Suddenly AIPAC is a lobby without a cause. In three weeks thousands of delegates from all over the country will descend on the Washington, D.C. convention center to get their marching orders but, as of today, AIPAC hasn’t even drafted them. That is because the centerpiece of the conference was to be dispatching its people to Capitol Hill to lobby for AIPAC’s Iran sanctions bill. The lobby had anticipated that its bill would still be very much alive in March. In fact, it would be at that sweet spot, with hundreds of co-sponsors but not quite enough to pass over President Obama’s veto.
It didn’t take much. Just the power of the presidency, the State Of The Union, and the whole country watching. Plus the president’s will. And AIPAC’s entire campaign to destroy America’s chance to reach an agreement with Iran crumbled. Within hours, three senators announced they were no longer cosponsoring AIPAC’s bill to kill the Iran negotiations (Gillibrand, Coons and Manchin), and AIPAC’s hopes to override Obama’s veto ended with a whimper, AIPAC’s whimper.
No, this does not mean that AIPAC and Netanyahu are giving up.
I have been thinking about that secret meeting Mayor De Blasio had with AIPAC, the meeting Andrew Sullivan brilliantly analyzed here.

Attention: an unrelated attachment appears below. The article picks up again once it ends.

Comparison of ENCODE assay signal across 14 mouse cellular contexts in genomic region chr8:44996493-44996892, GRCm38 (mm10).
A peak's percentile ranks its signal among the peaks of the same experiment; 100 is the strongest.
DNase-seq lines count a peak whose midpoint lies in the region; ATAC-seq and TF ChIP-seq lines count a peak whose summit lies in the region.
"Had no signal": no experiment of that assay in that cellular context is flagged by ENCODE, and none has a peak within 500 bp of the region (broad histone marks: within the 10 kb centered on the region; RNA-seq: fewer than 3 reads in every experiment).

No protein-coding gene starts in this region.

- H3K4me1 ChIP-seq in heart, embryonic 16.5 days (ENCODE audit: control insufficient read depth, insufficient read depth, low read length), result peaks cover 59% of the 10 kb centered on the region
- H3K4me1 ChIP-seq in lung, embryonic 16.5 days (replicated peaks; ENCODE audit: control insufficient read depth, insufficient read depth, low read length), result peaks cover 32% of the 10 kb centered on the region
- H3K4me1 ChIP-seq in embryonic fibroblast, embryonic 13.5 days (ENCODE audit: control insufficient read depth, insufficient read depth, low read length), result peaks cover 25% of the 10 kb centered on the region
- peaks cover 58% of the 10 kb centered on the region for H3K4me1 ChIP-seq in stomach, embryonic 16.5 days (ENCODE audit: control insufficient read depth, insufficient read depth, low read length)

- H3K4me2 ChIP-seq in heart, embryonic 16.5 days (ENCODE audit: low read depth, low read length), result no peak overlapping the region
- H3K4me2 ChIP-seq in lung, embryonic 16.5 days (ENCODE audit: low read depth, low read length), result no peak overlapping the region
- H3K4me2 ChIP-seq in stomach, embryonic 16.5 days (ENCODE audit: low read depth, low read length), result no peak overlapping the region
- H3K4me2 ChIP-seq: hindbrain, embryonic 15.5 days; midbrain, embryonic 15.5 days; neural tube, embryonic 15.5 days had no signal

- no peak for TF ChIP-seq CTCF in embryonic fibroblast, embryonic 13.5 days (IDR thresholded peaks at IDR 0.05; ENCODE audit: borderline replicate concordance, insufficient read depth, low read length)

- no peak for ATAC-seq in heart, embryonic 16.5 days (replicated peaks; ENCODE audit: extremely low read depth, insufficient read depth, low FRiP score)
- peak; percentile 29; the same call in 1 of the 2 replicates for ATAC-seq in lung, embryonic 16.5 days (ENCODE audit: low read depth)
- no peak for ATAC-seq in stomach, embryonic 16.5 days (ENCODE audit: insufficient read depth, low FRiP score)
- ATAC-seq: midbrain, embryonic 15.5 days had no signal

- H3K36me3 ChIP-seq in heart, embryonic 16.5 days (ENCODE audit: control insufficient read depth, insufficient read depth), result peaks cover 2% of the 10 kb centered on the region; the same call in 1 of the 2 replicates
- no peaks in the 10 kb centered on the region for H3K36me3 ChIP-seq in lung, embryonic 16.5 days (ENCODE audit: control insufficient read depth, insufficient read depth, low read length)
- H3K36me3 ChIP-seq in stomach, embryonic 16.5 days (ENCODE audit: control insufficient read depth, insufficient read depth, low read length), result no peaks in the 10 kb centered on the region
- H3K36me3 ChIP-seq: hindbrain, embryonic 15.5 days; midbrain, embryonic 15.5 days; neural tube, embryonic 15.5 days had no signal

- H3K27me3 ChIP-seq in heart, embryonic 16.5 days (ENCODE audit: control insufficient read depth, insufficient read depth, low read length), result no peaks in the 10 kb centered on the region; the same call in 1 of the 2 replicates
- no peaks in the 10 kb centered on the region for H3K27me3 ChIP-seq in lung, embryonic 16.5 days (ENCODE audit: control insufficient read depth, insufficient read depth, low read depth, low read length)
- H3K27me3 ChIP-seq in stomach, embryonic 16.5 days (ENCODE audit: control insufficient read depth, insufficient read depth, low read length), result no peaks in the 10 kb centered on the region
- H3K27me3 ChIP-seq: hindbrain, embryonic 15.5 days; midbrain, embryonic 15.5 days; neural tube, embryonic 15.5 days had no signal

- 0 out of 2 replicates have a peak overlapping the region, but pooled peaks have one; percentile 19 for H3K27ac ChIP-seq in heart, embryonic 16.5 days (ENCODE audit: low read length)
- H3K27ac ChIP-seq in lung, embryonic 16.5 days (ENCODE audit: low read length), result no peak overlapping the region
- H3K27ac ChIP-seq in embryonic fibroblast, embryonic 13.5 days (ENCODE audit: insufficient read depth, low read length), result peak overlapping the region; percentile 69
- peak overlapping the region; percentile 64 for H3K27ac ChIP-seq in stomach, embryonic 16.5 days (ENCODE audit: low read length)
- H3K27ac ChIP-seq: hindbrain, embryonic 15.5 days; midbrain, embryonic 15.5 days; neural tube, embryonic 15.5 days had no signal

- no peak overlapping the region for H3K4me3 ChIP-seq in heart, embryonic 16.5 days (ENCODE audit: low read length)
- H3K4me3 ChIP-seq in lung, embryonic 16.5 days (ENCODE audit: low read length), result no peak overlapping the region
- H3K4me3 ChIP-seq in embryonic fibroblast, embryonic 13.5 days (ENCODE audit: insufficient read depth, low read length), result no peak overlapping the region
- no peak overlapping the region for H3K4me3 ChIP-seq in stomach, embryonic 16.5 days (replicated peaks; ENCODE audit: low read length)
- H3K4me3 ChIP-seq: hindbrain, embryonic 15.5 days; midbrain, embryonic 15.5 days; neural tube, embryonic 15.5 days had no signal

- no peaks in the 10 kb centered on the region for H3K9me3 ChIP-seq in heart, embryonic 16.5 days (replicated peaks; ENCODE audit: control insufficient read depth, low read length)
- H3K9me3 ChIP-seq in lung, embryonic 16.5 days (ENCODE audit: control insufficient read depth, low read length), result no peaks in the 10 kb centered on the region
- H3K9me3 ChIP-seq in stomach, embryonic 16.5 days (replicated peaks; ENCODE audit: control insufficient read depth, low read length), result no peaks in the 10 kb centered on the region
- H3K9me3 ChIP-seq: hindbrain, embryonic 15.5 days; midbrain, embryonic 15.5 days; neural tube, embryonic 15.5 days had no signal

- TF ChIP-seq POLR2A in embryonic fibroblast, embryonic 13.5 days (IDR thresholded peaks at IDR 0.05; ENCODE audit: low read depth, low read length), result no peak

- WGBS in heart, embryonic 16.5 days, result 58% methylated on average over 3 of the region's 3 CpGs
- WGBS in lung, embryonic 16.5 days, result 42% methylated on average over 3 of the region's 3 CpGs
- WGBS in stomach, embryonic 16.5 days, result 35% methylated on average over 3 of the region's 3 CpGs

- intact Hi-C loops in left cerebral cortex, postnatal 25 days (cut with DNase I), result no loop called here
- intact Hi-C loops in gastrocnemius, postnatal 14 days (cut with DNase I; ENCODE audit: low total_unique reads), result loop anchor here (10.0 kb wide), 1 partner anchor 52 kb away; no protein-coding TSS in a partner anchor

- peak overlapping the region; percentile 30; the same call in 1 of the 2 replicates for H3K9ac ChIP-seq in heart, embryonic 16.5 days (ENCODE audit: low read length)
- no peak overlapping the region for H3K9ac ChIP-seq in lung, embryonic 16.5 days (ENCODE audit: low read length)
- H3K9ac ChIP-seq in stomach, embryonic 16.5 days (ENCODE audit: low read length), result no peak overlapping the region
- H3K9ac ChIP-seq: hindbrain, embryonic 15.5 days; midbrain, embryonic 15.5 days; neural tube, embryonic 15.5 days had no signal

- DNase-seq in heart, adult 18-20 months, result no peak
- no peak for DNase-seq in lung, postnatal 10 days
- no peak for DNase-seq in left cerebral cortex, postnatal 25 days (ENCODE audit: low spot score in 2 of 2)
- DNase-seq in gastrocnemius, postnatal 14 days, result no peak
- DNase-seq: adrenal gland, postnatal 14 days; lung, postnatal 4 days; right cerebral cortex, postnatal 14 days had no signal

And the more I think about it, the happier the meeting makes me. The reason is simple. Both De Blasio and AIPAC decided that the meeting should be kept top secret. De Blasio kept it off his schedule and banned reporters from the room. AIPAC did the same.
I am always amused when I hear people say that right-wing Christian fundamentalists are part of the Israel Lobby, that Congress is just as intimidated by them as they are by AIPAC and its satellite organizations. Wrong, wrong, wrong. Yes, millions and millions of fundamentalists may “support” Israel (not Jews, mind you, who they rightly consider to be dangerously secular) but their support, such as it is, is meaningless. Here’s why. Christian fundamentalists do not vote based on Israel.
I received an email over the weekend from a woman in northern New Jersey who says she was “shocked” to see Senator Cory Booker’s name on the list of Democratic senators who are backing AIPAC over the president on the issue of Iran sanctions. “I don’t get it. He has been a friend of Muslims during his entire career. Why did he change?” The answer is simple: he didn’t.
It’s Friday and things seem to be breaking our way. According to National Journal, Majority Leader Harry Reed is strongly resisting demands from AIPAC Senators to bring its sanctions bill to the floor for a vote. John McCain says that the game will be to get Jews to put the pressure on their senators and, if Reed resists, to keep bringing the bill up and forcing Reed to block it. That way the Democrats will be exposed as anti-Israel and the Republicans will benefit in November. AIPAC and its deputy, Chuck Schumer, are giving Reed the same message: if we don’t do this, AIPAC donors will boycott us and will lose our majority.